Review: Understanding the 4 Rules of Simple Design
Here are my thoughts on Understanding the 4 Rules of Simple Design by Corey Haines
Recently I have been reading Corey Haines' book 'Understanding the 4 Rules of Simple Design' and I wanted to write up my thoughts on it.
As I am sure you have guessed from the title the book is about understanding the 4 rules of simple design. Four rules?!? What are these four rules I hear you say! These are the four rules as written down by Kent Beck in the late 90's that outline some fundemental concepts found in software design;
- Tests Pass
- Expresses Intent
- No Duplication
These rules are well known in the development community and have been written about in many amazing books before. Unlike other books that talk about good software design as a series of chapters this book kind of munges all the rules together and shows how following one rule can help expose when another one of the rules is being broken or bent. This fresh take on how to present this information was really enlightening for me.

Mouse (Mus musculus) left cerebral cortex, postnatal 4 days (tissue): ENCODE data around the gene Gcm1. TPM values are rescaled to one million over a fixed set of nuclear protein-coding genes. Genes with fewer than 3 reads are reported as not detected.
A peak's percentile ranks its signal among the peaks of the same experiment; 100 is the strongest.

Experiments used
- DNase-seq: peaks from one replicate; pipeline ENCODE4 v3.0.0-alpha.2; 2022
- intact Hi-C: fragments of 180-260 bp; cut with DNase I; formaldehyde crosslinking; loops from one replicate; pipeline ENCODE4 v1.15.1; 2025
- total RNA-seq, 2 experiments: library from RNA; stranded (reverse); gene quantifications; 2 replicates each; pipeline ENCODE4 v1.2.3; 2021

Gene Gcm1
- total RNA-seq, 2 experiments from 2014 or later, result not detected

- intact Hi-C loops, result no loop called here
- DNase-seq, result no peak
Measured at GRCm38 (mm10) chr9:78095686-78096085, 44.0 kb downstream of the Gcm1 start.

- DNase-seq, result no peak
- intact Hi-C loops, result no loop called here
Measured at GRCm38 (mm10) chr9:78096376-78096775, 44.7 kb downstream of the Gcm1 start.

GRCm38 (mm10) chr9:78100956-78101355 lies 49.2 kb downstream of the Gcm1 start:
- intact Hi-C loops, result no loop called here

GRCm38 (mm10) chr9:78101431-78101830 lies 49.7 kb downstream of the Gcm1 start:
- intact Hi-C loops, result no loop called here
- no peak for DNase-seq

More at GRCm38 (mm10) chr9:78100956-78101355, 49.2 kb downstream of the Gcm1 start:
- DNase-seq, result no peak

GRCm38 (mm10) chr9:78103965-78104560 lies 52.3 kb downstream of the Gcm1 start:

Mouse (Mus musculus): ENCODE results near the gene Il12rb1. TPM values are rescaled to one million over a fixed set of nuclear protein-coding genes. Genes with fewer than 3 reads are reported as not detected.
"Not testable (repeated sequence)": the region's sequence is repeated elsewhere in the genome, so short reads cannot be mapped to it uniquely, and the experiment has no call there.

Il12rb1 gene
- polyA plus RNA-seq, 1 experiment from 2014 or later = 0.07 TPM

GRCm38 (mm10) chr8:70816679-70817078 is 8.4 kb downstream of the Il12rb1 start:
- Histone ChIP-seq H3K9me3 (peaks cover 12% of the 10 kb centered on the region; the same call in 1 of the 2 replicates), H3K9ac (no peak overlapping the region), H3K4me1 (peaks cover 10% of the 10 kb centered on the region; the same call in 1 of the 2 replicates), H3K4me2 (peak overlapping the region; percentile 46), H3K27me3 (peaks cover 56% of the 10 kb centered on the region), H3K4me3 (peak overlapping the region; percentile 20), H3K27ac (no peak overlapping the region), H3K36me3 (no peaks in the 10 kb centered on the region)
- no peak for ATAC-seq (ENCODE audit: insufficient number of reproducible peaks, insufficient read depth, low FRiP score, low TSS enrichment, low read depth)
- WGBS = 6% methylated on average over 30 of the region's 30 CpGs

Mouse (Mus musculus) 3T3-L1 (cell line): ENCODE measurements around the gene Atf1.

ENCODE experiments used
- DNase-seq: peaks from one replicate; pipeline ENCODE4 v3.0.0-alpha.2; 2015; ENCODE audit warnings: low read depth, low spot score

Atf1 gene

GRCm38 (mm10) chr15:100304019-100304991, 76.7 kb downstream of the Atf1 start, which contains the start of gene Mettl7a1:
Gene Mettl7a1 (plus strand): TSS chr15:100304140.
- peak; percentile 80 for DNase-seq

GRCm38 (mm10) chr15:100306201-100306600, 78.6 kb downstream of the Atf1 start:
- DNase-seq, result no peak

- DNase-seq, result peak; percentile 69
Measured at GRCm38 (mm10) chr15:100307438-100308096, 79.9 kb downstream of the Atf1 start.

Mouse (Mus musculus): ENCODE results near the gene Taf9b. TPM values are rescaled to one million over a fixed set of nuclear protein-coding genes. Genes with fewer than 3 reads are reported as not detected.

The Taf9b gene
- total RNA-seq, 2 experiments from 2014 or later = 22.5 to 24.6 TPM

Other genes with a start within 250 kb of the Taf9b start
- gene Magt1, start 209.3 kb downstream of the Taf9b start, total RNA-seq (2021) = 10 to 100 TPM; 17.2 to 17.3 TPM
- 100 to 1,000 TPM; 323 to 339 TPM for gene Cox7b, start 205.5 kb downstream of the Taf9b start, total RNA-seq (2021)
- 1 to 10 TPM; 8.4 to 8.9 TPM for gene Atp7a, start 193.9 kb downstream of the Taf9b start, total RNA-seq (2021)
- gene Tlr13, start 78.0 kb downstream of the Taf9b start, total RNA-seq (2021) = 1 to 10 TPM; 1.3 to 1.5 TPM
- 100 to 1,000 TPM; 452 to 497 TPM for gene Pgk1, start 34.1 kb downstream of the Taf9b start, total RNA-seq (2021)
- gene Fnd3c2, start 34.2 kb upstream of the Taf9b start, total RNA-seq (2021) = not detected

Corey has focused on Conway's Game of Life as the sample problem and has chosen Ruby as the language of choice for code samples, as someone who has written Conway's Game of Life before and as someone who uses Ruby this made me very happy. Don't worry if you haven't heard of the Game of Life before, the concept is simple and well explained in the book. Likewise don't worry if you don't know any Ruby, the code samples are expressive and small.
Something that I feel is a major plus with the book is that it runs at less than 100 pages, which means it is a quick read and something you could easily come back to and re-read with little time investment.
The book ends by suggesting some more resources that would be worth while reading that either expand on some of the points raised in the book or talk about other approaches to techniques in the book.
One example of how this book's approach helped me better understand the 4 Rules is that conceptually I always imagined DRY code to not store duplicate lines of code, so generally if I saw duplication of that sort I would write a function or class, Corey's explaination of Naive Duplication really helped me grasp the true importance of DRY.
At $14.99 I feel this book is a steal and well worth taking the time to read and digest.